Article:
This summer, fourteen students participated in IU’s second-ever permaculture class, conducted at Linda Lee and Andy Mahler’s Lazy Black Bear Lodge in Paoli, Indiana. The course, offered through IU’s Department of Religious Studies, is in many ways the very first of its kind to offer an education in sustainable living in an interdisciplinary setting to students at a public university. Leading the course were Peter Bane and Keith Johnson, expert permaculturists who live and work at Earthaven, an ecovillage in the Black Mountains of North Carolina. The fruit of the vision and passion of the department’s own David Haberman, this class has, for the second time, ignited the hearts and imaginations of a group of students wishing desperately to change their way of life (and potentially the lives of those around them) but needing only to know how to begin. For myself and so many I know and care for, it seems at times an unbearable curse to simply care at all about anything beyond one’s own immediate ‘sphere of influence.’ It seems the more we care about the world and all its life, the health of the environment, abusive economic systems leading to rampant poverty and tremendous destruction, or anything that involves changing things in our society for the better?the more excruciatingly frustrated and angry we have a tendency to be. I’m not suggesting that every person with a vision is also a malcontent, but especially today the resounding question for nearly everyone I know is, “But what can we really do?” The powerlessness we feel is overwhelming to the point of apathy sometimes.

This was very much the place the Australian scientist and ecologist Bill Mollison was when he decided to withdraw from society and not return until he had found “something very positive” to bring back. Having watched the ecological destruction of his homelands, he once protested against their political and industrial causes but became disillusioned, feeling his actions changed nothing. During his retreat from society, he developed permaculture, which in his words is “a design system for creating sustainable human environments.” In short, this means working with the myriad natural forces all around us to create living systems that are “ecologically sound and economically viable, which provide for their own needs, [and] do not exploit or pollute.” (Bill Mollison, Introduction to Permaculture).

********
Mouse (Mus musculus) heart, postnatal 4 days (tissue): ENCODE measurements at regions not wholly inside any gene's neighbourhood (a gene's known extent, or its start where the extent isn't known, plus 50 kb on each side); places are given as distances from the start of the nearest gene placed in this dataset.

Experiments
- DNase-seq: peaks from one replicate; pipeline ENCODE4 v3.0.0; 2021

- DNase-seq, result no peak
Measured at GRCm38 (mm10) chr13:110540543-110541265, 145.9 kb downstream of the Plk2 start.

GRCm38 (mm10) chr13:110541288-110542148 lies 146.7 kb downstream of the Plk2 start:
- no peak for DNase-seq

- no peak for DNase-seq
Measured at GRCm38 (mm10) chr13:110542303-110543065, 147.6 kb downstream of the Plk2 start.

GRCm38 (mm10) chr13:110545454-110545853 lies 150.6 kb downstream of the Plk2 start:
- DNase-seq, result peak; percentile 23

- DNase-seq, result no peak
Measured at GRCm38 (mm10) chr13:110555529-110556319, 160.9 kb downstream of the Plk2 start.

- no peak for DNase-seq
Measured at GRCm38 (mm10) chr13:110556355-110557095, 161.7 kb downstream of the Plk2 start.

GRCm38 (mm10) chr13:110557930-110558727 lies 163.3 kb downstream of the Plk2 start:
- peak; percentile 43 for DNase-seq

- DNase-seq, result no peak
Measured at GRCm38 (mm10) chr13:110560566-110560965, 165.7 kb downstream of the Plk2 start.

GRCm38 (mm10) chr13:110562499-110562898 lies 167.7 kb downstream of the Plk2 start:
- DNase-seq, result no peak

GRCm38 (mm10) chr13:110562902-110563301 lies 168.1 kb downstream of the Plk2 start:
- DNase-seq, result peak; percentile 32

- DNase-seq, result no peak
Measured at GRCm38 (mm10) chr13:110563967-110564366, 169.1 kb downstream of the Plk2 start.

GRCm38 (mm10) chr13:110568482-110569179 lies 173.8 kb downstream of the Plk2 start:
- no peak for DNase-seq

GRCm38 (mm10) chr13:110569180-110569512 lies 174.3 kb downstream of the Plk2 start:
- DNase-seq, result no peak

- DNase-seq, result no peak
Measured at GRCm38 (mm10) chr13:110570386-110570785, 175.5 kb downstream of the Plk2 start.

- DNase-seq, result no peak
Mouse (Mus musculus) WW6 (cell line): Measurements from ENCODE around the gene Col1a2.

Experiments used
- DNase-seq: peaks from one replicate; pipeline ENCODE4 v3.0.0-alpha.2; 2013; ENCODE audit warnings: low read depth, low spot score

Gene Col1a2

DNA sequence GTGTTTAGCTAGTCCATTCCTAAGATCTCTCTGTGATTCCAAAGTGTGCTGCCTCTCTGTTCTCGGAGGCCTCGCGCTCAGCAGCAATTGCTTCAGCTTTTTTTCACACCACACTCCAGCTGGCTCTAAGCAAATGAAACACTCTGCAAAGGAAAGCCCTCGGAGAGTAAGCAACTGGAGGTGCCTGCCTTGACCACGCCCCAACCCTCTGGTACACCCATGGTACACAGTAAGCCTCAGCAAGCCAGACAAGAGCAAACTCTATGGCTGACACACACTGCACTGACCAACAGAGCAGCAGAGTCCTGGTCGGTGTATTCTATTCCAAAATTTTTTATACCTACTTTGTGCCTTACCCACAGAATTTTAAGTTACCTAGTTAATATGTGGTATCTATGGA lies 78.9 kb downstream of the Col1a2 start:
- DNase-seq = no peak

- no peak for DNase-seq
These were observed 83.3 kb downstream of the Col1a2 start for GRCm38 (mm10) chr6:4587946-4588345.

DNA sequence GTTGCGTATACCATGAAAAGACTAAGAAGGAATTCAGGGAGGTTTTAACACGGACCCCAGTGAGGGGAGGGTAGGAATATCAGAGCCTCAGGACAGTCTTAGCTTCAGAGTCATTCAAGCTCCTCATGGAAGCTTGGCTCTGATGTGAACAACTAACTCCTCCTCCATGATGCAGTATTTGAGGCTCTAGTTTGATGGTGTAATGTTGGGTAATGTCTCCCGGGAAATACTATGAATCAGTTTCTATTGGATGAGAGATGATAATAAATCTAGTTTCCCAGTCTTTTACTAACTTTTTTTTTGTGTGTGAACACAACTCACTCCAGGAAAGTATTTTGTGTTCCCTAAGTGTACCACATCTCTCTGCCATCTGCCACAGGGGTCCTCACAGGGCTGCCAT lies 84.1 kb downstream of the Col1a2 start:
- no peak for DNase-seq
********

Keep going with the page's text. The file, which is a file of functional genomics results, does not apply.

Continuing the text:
At its core, permaculture is a holistic system of living in harmony with nature. It encompasses many disciplines, from gardening and agriculture to economics and anthropology. It synthesizes modern science and ancient knowledge, and acknowledges that the path to wisdom is not only mental but emotional, spiritual, and intuitive as well. All this and much more was touched upon in our two-week class, and gradually I came to understand that humans have the ability not only to desist from harming nature, but also can actually live in a way that heals and helps the world. Like modern medicine men and women, we can cultivate positive energies every day in our lives that will have immediate effects and eventually return the earth and ourselves to wholeness.

Each day at the Lazy Black Bear began with a wake-up call at 6:45 am. It is not at all difficult to rise early in the middle of a beautiful wilderness farm, especially when there will be excellent food and conversation around the breakfast table before the day begins. Afterwards, we all gathered in the newly finished barn/meetinghouse, newly furnished with comfortable couches, and informally began the day’s lectures. Classes were held from 8:30 to 6 every day, with time devoted to housekeeping, announcements, chores, and meals, of course. As a note, the kitchen staff was amazing, preparing vegetarian/vegan meals that were healthy, extremely nourishing, and primarily used produce from the farm itself. What impressed me most, however, was the richness of information covered in class every day. We covered topics as diverse as the philosophic bases of permaculture, biogeography, organic gardening, natural building, and the like. I remember thinking that almost every lecture could have been expanded into an entire course, so great was Peter and Keith’s immense learning and experience. We gained practical, earthy experience as well? one day was spent entirely digging a special type of ditch called a swale; another was spent organically mulching the garden. The combination of brilliant lectures, hands-on experience, and Peter and Keith’s humane and gentle guidance was beautiful. I learned more than I thought I ever would.

In the evenings after dinner there was no shortage of things to do. We went on hikes, swam, played music together, and simply talked by the campfire. We talked well into the early morning many times, and the darkness and beauty of the sky, the loneliness of the stars, and our own solitude seemed to make deep understandings and connections more possible than in our everyday lives, so caught up with ‘getting somewhere.’ We were very human together, and very close to one another. I believe every one of us came away feeling richer and full of hope because of our experiences. We inspired each other.

Permaculture itself is a type of hope. It is a concrete, physical path to accomplishing the immense work of caring for the earth, for all living things, for those we love and for our own beings. It is absolutely not pie-in-the-sky theorizing. It is sublimely practical and material, while at the same time retaining that essential idealism that constantly creates the turbulent ache for change in the hearts of those who love this world. It is our only world. Permaculture enables us to put our love and consciousness into action, and in this there is great hope. I believe nothing can stand against those who have a heart for changing the world and the tools to do it.